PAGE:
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J Lab Clin Med. 2004 Oct;144(4):183-92.

Effects of double blockade of CD28 and inducible-costimulator signaling on anti-glomerular basement membrane glomerulonephritis.

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Department of Medicine, Kidney Center, Tokyo Women's Medical University, Kawada-cho, Shinjuku-ku, Japan.


Inducible costimulator (ICOS) is the third member of the CD28 superfamily, expressed on antigen-primed T-cells, enhancing Th2 differentiation. Anti-glomerular basement membrane (anti-GBM) glomerulonephritis results from multiple effects generated by both Th1 and Th2 cells. To evaluate the contribution of these T-cells to the progression of anti-GBM glomerulonephritis, we investigated the effect of double blockade of CD28 and ICOS signaling. Anti-GBM glomerulonephritis was induced in C57BL/6 mice, a Th1-prone strain. CD28 signaling was inhibited with the use of fusion proteins of cytolytic T-lymphocyte-associated antigen-4 (CTLA4 immunoglobulin) and ICOS signaling by the monoclonal antibody (mAb) for ICOS. Blood and urine samples were collected 5 and 14 days after induction of anti-GBM glomerulonephritis. Mice were killed to facilitate histopathologic analyses at the same time. Anti-GBM glomerulonephritis was prevented from functionally deteriorating (eg, proteinuria or increasing serum creatinine) by CTLA4 immunoglobulin or anti-activation-inducible lymphocyte immunomodulatory molecule (AILIM) mAb as an anti-ICOS mAb. Nevertheless, double or single blockade of ICOS signaling showed a weaker inhibitory effect than single blockade of CD28 signaling in terms of the serum immunoglobulin level and histopathologic change. There is no synergistic effect between CTLA4 immunoglobulin and anti-AILIM mAb when simultaneously administered in experimental anti-GBM glomerulonephritis. Double blockade of both CD28 signaling and ICOS signaling is effective for preventing functional deterioration in this model. However, CD28 single blockade is more effective than double blockade both serologically and histopathologically.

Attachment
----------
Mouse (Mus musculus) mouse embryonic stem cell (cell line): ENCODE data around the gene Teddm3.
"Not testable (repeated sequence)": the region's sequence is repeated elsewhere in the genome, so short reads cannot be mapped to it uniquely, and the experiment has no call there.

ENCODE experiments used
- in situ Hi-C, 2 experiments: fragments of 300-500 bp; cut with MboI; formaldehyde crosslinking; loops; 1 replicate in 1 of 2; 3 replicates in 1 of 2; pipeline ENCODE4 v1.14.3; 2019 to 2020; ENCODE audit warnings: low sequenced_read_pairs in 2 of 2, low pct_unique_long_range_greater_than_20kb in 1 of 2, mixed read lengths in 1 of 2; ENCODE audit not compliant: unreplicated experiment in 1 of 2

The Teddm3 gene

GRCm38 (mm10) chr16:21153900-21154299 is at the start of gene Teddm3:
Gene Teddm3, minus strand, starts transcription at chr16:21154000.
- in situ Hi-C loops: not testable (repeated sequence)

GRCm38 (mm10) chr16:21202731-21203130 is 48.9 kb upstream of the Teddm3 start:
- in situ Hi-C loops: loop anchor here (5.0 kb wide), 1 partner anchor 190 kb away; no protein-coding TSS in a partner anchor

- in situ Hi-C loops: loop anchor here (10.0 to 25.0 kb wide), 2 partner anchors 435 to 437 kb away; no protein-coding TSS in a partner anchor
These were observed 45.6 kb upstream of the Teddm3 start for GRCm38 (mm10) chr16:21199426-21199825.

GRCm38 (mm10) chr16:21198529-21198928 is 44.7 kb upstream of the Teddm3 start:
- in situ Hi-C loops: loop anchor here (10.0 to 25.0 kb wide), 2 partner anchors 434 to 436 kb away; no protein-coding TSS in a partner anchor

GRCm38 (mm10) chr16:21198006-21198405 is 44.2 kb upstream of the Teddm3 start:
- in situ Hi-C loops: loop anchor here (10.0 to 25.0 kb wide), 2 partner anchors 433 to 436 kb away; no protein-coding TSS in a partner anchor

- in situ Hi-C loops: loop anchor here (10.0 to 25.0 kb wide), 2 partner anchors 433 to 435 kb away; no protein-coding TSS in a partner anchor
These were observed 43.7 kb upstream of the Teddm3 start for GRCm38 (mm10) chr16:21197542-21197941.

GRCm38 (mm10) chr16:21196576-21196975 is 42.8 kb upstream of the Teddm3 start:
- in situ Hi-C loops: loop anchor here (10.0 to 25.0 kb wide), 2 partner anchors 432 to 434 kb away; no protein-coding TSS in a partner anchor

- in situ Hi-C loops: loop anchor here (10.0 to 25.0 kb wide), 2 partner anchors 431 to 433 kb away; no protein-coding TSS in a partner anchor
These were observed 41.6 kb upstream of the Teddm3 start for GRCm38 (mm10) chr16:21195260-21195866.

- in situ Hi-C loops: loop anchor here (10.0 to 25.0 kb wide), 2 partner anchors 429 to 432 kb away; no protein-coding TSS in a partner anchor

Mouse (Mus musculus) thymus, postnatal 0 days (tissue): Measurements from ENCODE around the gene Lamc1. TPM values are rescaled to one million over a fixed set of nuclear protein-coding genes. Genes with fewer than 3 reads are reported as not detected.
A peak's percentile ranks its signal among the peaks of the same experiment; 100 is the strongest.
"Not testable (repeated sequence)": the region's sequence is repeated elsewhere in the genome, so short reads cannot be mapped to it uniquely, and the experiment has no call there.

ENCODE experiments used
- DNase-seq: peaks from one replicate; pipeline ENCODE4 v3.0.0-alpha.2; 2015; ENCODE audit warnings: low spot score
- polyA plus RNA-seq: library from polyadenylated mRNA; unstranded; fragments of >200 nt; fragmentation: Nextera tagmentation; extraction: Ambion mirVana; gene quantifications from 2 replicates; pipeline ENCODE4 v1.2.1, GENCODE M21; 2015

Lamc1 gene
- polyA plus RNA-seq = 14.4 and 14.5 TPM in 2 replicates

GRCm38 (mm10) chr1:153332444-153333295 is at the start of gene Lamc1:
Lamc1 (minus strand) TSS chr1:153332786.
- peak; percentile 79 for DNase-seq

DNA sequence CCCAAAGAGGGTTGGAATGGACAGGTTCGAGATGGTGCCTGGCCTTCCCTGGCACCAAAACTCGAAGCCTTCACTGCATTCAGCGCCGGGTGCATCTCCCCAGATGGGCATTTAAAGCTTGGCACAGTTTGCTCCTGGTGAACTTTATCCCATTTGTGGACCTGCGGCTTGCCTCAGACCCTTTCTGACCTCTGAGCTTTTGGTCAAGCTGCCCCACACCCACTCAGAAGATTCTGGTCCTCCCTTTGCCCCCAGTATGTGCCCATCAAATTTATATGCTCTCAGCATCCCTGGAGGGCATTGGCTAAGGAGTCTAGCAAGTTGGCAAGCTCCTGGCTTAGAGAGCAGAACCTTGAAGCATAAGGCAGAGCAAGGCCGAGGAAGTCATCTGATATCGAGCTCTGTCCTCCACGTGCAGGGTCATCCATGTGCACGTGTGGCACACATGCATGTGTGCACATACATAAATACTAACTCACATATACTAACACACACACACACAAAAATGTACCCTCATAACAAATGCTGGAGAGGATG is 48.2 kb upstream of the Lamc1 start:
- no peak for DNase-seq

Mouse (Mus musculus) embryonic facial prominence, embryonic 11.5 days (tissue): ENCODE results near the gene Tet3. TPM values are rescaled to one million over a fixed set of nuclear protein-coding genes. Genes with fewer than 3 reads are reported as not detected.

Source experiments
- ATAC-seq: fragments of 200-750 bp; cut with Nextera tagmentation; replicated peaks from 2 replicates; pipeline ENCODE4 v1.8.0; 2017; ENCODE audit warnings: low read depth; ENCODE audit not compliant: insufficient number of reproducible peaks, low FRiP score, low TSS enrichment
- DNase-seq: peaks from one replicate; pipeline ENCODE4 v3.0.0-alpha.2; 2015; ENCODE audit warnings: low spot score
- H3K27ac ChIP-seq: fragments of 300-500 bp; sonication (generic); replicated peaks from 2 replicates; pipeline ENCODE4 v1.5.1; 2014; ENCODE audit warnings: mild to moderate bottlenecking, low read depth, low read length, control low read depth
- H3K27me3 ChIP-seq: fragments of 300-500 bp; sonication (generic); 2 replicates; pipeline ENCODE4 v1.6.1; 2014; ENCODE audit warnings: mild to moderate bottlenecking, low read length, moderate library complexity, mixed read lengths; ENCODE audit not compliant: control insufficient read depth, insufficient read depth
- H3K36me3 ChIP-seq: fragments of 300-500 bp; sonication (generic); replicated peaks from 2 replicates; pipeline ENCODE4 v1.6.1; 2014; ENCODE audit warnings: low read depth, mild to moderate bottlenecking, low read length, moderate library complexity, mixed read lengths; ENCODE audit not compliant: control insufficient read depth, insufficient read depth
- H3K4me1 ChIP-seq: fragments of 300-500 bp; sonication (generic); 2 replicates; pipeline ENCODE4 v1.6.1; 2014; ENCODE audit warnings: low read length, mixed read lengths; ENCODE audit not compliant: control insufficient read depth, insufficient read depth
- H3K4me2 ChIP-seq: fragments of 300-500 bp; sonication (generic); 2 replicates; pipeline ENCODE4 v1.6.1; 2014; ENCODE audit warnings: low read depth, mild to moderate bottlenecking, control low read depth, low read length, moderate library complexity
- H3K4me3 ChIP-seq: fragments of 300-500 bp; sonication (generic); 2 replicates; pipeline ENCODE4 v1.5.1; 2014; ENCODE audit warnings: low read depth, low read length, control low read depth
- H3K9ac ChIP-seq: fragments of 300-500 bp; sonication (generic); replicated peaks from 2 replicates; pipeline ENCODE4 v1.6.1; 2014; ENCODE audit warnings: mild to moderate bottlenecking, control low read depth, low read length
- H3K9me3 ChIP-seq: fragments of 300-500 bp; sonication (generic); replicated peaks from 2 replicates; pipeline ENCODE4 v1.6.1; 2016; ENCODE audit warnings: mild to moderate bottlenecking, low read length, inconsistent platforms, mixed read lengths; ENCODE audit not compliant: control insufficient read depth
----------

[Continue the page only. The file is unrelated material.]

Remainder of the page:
[Indexed for MEDLINE]

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